The first three chapters of Gregg’s book offer a promising reconceptualisation of human rights, with a breadth that is evocative but without sufficient depth to be wholly convincing. I have focused on the arguments in the first section because I think they are filled with promise, as they break down divides between critical and apologetic accounts of human rights, and between theory and practice. Yet, the rest of the book is less inspiring as it tries to fill out the conceptual sketch at the start. In section two, Gregg wrestles with the practicalities of how the human rights state can engage in effective political action. He considers how the human rights state might be realised through university education in the US (Chapter 4), through informal political education in Eastern Europe (Chapter 5) and through advances in digital communication technologies (Chapter 6). Each chapter offers insights into how this work might be done, but the imagination that sets the early sections of the book apart wanes.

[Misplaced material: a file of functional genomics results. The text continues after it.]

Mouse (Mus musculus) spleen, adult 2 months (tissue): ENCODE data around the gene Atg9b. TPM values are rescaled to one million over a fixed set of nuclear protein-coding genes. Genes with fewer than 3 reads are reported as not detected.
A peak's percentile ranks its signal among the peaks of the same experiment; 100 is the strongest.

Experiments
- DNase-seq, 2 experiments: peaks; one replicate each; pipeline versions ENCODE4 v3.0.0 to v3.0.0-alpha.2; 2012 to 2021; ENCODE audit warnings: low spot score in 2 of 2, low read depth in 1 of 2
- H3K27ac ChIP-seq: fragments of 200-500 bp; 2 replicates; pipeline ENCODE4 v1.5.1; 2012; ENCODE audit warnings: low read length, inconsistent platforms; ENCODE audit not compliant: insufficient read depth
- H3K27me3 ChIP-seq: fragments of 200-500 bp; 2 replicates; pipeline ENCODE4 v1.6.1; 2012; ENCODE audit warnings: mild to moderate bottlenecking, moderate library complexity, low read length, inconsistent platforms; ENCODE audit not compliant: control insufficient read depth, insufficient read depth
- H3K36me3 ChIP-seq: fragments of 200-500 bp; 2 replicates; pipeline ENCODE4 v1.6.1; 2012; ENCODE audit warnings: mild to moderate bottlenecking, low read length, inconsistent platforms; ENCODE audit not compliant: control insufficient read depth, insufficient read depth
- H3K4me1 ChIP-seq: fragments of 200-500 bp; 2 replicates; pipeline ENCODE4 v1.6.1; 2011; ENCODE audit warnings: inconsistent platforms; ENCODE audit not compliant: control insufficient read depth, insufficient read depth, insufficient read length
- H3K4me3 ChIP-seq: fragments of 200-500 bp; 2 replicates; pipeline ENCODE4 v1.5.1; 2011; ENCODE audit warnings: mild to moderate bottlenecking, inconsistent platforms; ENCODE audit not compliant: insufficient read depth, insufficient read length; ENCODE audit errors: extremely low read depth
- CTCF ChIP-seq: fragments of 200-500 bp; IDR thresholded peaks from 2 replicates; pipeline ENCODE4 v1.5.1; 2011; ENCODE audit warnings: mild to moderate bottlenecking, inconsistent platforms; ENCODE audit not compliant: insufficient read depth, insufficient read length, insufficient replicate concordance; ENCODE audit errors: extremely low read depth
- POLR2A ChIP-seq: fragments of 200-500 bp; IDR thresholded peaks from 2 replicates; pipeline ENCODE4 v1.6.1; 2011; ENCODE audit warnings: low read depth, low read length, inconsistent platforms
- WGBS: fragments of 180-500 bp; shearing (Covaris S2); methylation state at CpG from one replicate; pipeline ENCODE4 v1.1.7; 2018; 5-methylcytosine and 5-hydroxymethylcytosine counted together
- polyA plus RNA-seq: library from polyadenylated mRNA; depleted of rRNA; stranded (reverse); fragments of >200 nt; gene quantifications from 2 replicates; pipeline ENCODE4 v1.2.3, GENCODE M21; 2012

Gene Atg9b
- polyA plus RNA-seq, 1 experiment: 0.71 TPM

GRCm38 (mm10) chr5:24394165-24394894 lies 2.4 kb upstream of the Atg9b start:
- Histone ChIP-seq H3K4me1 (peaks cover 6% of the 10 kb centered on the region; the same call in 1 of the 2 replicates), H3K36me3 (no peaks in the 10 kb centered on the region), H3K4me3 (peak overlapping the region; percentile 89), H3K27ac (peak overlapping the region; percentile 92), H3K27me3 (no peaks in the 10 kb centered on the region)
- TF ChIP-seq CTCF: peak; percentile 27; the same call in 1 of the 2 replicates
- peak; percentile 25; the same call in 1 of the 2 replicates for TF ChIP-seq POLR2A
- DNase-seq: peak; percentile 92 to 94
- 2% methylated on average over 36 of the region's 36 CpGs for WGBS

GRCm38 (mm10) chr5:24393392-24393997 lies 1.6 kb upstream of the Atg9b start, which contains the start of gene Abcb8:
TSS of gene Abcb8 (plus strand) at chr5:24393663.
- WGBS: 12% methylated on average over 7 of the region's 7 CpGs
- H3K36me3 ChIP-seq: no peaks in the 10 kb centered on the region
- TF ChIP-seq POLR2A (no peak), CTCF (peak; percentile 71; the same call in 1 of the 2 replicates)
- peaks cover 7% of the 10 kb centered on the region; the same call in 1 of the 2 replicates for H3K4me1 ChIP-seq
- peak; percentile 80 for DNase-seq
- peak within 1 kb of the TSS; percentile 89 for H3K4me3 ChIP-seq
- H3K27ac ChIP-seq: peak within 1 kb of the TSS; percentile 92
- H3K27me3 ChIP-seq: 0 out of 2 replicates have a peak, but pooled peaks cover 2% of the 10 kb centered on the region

In particular, Gregg’s focus on political action as persuasion rather than coercion seems naive in our contemporary moment. I am not suggesting that human rights are best served by coercion or violence, but rather that anyone hoping that human rights might challenge the violent and coercive power of the nation state needs to consider political action more carefully. Insufficient attention is given to the material prerequisites to engage in the kind of sustained activism Gregg advocates. Further, he does not seem to appreciate the extent to which building the effective power of the human rights state involves taking power from the actually existing nation state, including the individuals and communities that benefit from the existing order. It would have been more useful for Gregg to consider practical cases like the Black Lives Matter movement in the US or the EU migration crisis, as they would have done more to develop the political element of the argument and allowed for a more focused consideration of the extent to which the nation state is amenable to reform.